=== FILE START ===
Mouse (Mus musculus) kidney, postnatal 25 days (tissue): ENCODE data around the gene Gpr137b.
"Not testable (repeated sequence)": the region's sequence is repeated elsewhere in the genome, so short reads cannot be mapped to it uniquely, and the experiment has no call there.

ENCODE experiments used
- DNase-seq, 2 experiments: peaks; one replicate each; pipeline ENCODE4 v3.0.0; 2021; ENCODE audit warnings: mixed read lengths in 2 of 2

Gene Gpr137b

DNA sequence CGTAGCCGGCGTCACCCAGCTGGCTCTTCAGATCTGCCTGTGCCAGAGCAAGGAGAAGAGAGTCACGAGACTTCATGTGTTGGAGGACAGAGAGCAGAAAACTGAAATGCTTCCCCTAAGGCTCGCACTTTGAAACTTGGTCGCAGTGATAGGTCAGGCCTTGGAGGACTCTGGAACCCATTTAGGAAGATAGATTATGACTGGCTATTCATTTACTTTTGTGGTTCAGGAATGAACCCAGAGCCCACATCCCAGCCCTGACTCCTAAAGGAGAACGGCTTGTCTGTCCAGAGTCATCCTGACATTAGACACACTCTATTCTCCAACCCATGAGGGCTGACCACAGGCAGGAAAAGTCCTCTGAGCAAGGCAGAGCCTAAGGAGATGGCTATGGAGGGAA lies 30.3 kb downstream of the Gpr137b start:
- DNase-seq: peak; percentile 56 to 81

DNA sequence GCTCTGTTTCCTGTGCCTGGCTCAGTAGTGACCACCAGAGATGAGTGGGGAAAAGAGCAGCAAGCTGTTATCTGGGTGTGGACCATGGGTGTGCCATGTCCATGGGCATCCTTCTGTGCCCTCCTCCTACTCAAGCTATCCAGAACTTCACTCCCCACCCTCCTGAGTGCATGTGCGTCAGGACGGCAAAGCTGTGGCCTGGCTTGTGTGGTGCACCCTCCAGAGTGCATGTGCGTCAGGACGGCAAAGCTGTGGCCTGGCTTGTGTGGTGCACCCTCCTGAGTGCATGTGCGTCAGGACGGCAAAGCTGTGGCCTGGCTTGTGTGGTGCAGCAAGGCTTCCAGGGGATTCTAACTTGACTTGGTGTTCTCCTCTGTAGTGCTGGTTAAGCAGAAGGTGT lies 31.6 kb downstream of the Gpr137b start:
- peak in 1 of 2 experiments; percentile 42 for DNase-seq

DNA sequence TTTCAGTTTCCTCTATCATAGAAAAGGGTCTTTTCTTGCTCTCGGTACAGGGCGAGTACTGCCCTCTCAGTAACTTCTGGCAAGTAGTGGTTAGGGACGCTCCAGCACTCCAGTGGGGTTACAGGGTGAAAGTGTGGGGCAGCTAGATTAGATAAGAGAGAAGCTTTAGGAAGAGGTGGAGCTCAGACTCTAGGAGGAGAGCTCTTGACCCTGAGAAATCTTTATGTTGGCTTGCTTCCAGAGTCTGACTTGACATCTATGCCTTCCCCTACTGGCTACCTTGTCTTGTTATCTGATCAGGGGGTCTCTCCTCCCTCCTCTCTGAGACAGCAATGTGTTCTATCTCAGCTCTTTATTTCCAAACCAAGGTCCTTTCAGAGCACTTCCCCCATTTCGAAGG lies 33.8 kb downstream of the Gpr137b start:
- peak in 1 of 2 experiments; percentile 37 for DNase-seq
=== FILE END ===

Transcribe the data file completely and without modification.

Mouse (Mus musculus) kidney, postnatal 25 days (tissue): ENCODE data around the gene Gpr137b.
"Not testable (repeated sequence)": the region's sequence is repeated elsewhere in the genome, so short reads cannot be mapped to it uniquely, and the experiment has no call there.

ENCODE experiments used
- DNase-seq, 2 experiments: peaks; one replicate each; pipeline ENCODE4 v3.0.0; 2021; ENCODE audit warnings: mixed read lengths in 2 of 2

Gene Gpr137b

DNA sequence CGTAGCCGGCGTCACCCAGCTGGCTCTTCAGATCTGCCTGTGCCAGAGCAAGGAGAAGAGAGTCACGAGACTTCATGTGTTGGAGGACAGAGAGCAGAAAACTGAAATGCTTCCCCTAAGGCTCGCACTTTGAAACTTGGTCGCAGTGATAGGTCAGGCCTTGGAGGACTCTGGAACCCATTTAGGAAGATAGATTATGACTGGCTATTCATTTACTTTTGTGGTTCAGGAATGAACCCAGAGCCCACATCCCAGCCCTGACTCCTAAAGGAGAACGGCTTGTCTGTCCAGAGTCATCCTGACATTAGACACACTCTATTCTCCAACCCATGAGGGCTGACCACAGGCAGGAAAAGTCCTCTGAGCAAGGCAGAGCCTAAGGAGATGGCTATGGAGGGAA lies 30.3 kb downstream of the Gpr137b start:
- DNase-seq: peak; percentile 56 to 81

DNA sequence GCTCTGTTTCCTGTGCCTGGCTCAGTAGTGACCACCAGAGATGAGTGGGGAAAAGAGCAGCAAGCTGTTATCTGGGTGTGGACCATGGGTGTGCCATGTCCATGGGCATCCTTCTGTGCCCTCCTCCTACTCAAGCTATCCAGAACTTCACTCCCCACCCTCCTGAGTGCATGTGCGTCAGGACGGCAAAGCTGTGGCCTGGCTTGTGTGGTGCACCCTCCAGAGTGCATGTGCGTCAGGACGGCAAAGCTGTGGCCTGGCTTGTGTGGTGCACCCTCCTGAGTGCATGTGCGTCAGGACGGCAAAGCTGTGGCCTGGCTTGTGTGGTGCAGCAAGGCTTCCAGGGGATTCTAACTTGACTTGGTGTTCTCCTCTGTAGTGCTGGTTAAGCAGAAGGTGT lies 31.6 kb downstream of the Gpr137b start:
- peak in 1 of 2 experiments; percentile 42 for DNase-seq

DNA sequence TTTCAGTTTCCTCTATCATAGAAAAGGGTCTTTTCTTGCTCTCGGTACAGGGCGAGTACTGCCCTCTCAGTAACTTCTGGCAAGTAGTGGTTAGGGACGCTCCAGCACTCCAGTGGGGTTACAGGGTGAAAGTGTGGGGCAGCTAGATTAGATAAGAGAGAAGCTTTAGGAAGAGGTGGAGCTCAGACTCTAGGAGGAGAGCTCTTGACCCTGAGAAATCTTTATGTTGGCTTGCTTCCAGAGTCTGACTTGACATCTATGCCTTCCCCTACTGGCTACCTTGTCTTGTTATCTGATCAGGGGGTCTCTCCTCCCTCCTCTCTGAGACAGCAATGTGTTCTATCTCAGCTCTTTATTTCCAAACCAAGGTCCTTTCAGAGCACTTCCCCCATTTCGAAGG lies 33.8 kb downstream of the Gpr137b start:
- peak in 1 of 2 experiments; percentile 37 for DNase-seq